District faces another fine
Still smarting over $50,000 in proposed fines from wastewater spills last fall, officials with the South Tahoe Public Utility District say they may fight a new fine proposed last week for an unrelated incident.
The Lahontan Regional Water Quality Control Board notified the district that it will seek $7,000 in civil penalties for an accidental spill of 20,000 gallons of treated effluent at the district’s wastewater facility the last day of January.
A hearing on the spill, as well as two spills last fall, will be heard on June 6 or 7, when the Lahontan governing board meets in South Lake Tahoe.
On Monday, district officials expressed frustration and said they would oppose the action.
“The Monday-morning quarterbacking is getting out of hand,” said Julie Regan, the district’s public information officer.
The latest leak was blamed on a power surge during a power outage on Jan. 31 that cracked a pipeline outside a filtration plant. The leaking effluent was diverted into a ditch, which flowed into Heavenly Creek next to the district’s property.
But in its report, Lahontan staff stated the treated wastewater would have been diverted and treated, except that the district was still diverting runoff from entering its emergency retention pond. The 58 million gallon pond nearly filled during heavy flooding earlier in January, and the district stopped runoff from entering the pond until it was lowered to a safe level.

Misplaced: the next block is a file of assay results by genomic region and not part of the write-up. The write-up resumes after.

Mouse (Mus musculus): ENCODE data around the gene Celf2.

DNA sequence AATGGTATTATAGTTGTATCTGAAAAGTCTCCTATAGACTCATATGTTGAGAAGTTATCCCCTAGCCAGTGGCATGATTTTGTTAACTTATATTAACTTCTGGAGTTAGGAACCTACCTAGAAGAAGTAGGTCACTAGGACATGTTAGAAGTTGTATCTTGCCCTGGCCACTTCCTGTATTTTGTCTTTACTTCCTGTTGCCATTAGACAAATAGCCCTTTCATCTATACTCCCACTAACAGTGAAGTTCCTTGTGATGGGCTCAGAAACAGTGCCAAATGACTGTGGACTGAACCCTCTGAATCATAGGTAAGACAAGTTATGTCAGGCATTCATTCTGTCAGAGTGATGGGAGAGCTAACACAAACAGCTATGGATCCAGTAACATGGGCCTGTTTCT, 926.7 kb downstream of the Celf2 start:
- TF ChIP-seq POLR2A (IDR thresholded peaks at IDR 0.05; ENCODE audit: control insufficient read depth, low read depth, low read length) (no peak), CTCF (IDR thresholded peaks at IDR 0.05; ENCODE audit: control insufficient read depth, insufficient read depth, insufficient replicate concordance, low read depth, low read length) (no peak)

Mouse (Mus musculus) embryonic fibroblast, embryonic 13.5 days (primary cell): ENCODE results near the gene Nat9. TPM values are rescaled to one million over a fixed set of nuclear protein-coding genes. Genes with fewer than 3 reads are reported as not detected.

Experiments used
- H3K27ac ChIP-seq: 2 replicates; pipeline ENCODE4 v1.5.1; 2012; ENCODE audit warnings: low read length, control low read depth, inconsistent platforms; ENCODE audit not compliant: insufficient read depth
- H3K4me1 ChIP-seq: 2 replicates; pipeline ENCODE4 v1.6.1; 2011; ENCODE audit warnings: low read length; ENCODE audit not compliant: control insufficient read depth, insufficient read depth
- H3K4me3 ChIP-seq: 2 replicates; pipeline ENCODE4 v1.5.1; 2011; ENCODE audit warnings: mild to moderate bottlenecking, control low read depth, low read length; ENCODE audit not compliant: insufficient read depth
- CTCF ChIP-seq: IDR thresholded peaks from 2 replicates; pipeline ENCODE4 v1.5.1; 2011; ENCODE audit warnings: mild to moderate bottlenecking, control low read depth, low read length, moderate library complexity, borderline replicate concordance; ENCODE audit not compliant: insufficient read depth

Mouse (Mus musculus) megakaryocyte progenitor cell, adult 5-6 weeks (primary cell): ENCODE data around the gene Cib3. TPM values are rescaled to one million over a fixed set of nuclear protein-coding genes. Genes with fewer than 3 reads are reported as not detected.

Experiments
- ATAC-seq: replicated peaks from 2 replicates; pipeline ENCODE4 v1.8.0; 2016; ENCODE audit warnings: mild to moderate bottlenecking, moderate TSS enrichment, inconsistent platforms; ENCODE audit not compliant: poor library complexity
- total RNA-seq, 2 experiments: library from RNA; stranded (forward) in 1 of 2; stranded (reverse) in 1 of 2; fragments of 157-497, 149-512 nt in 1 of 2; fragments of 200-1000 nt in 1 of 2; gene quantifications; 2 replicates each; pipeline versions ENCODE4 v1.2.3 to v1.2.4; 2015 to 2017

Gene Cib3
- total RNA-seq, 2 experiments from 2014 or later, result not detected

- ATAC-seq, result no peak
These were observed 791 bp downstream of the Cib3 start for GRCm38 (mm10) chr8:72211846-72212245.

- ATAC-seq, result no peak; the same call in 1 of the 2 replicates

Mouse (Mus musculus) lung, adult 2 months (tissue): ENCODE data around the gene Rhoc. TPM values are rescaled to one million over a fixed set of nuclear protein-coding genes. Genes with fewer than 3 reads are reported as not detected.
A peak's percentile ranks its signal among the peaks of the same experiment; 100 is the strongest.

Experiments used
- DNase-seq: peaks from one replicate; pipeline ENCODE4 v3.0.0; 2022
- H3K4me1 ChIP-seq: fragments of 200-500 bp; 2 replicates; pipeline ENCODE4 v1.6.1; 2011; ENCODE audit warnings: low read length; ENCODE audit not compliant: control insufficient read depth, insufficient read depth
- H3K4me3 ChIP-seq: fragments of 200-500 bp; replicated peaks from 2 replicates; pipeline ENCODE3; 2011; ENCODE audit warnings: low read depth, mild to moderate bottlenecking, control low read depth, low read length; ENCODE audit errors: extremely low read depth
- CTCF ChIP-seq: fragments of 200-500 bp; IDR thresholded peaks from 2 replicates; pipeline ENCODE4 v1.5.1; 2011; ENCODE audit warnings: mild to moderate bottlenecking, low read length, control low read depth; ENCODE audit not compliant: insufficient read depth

In his report, Lahontan engineer Scott Ferguson noted that the district should have had a “trigger mechanism” in place, which would have informed them when it was again safe to store runoff in the retention pond.
And Ferguson further observed “what appears to be a trend with inadequate facility or project oversight, especially when District staff are under stressful conditions.”
That comment drew the ire of district General Manager Bob Baer, who called it “a real insult to the employees of the district.”
But Baer conceded that the district should have known when the danger had passed at the retention pond.
“They make the point that there should have been a system in place, and I guess they’re right,” Baer said.
But he added that the latest incident, as well as the two spills from the fall that occurred during testing of the new wastewater export line, should be viewed in the larger context of the improvements the district is making to its water and sewer systems.
“It’s very discouraging that [Lahontan] looks for the one thing that could have been done differently,” Baer said. “It seems like they’re faulting us for working hard, for doing something instead of nothing.”
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